where the writers are
Why It's 'I Feel Bad' and Not 'I Feel Badly'

Here's is another grammar lesson from my weekly column. This ran the week of Aug. 12, 2007. Thanks to Red Room member Dennis Shay for the inspiration (and for helping me think of stuff to post even on days when I'm too busy to come up with something original)!

 * * *  

A Word, Please

By June Casagrande

What if I told you that, in just a few short sentences, I could teach you something about grammar that would set you head and shoulders above a large portion of the population? Why, you'd want to send me money, right? And I'd want to let you. So, without further ado, here it is.

It's not "I feel badly." It's "I feel bad."

Actually, there are instances in which you'd want to use "I feel badly." But those are so rare that you can go a whole lifetime without ever needing the term. If you're saying you feel guilty, sorry for someone, remorseful or anything like that, the grammatically correct term is "I feel bad."

But now, what if I told you that, on some level, you knew that already -- that I'm just pointing out a rule that every native English speaker gets right in many other situations, even if they don't know they know it. Why, you'd want to tear up the check you'd just made out to me and not pay me anything at all, wouldn't you? That's why those of you with your checkbooks already out should stop reading here. For the rest of you, here's the deal.

How often do you say, "He seems happily" or "The dog appears hungrily" or "His cooking tastes terribly"? Never, right? You say instead "He seems happy," "The dog appears hungry" and "His cooking tastes terrible." That's because you already grasp the concept we're talking about -- a concept called "linking verbs."

"Linking verbs," also called "copular verbs," are the best-kept secret that everybody knows. And they're something we're more likely to get right if we don't think about them. When we just blurt out our remorse, we're more likely to say "I feel bad" than if we're carefully choosing our words and trying to put in action those fifth-grade lessons about adverbs.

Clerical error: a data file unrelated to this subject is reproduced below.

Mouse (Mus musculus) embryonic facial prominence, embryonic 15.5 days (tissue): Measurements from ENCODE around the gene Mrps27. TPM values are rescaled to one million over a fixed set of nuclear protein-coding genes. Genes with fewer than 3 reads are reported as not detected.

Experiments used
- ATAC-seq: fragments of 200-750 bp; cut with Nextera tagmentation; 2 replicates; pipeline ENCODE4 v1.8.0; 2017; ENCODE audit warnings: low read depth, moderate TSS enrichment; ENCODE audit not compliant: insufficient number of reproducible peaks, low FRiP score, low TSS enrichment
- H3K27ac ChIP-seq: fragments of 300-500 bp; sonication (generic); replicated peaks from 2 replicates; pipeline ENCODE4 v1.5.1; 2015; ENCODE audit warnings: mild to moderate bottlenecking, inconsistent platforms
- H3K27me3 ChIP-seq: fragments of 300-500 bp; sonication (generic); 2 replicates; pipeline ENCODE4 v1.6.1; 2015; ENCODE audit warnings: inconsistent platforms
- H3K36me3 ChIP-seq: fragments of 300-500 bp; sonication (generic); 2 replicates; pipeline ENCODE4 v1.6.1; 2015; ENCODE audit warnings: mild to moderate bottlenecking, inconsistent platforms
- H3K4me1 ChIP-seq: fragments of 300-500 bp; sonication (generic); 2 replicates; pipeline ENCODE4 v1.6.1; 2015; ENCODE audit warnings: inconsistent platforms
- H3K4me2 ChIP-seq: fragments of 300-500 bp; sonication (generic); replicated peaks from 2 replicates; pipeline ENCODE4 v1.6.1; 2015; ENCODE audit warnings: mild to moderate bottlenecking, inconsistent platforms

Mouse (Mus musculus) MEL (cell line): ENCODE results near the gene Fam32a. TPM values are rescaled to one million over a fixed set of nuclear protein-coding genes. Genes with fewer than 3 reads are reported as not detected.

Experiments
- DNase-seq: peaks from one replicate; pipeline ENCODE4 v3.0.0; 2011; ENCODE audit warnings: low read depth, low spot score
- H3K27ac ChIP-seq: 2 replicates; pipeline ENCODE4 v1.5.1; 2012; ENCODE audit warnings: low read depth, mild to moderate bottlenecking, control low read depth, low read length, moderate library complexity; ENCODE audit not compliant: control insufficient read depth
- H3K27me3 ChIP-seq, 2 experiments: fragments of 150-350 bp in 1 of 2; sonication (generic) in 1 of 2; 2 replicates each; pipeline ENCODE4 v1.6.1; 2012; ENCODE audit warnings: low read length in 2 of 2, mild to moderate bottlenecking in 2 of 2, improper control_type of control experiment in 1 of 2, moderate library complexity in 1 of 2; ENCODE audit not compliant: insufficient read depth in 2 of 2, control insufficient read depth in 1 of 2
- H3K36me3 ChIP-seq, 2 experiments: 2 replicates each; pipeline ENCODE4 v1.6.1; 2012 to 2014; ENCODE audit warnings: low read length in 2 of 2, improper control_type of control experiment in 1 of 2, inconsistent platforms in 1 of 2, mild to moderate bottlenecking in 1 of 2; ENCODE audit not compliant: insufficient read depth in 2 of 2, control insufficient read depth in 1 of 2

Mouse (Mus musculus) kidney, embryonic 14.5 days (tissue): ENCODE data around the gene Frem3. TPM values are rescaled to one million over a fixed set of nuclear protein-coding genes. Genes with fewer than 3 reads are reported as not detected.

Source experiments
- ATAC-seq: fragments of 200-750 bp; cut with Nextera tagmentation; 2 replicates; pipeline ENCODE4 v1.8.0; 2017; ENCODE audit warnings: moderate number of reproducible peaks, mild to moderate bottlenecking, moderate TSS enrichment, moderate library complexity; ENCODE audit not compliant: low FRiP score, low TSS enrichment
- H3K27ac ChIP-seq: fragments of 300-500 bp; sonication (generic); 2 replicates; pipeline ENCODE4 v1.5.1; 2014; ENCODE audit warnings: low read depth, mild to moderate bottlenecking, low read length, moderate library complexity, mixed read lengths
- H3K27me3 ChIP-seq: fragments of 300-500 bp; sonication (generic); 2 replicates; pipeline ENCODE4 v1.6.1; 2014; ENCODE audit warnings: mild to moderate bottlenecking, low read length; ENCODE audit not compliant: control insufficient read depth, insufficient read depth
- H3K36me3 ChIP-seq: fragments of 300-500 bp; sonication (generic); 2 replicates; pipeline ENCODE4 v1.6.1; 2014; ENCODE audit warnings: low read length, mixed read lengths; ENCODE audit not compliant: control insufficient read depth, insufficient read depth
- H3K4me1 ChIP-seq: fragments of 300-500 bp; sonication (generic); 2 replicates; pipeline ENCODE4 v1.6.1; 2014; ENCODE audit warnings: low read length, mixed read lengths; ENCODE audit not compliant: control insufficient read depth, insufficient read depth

Adverbs, we're all taught, modify verbs. They do lots of other stuff, too, but we don't hear as much about that. We just know that if we're modifying an action -- like reading -- we need an adverb. "She reads rapidly."

The thing a lot fewer of us are taught is that this whole adverbs-modify-verbs lesson doesn't apply when it comes to linking verbs.

Linking verbs usually refer to states of being or senses. And the rule governing linking verbs is that they take adjectives -- not adverbs -- as their complements.

Take the single most common linking verb, "to be," and conjugate it with "I" to get "I am." You know already that use an adjective, "I am happy," and not an adverb, "I am happily." And with "to be" examples, the matter almost explains itself. We're not really modifying the verb -- the action of being. We're really reflecting back on the subject of the sentence -- I -- which is a noun. And nouns, we know, are modified by adjectives.

Look again at "The dog appears hungry." In this case, we're focused more on the dog than on what he's doing. So we want a word that modifies the noun "dog." We want an adjective.

Now consider a similar sentence, "The dog appears suddenly." Why does that take an adverb, "suddenly"? Because in this case, we really are describing the action.

You see, most linking verbs aren't exclusively linking verbs. They can be either linking or regular. That's why, if you already put your check in the mail, you probably feel bad. But if you're still rummaging around in your purse with both hands, groping blindly to find a checkbook you're sure is in there somewhere, you feel badly.

-- June Casagrande is author of "Grammar Snobs Are Great Big Meanies." She can be reached at word@grammarsnobs.com.

Keywords: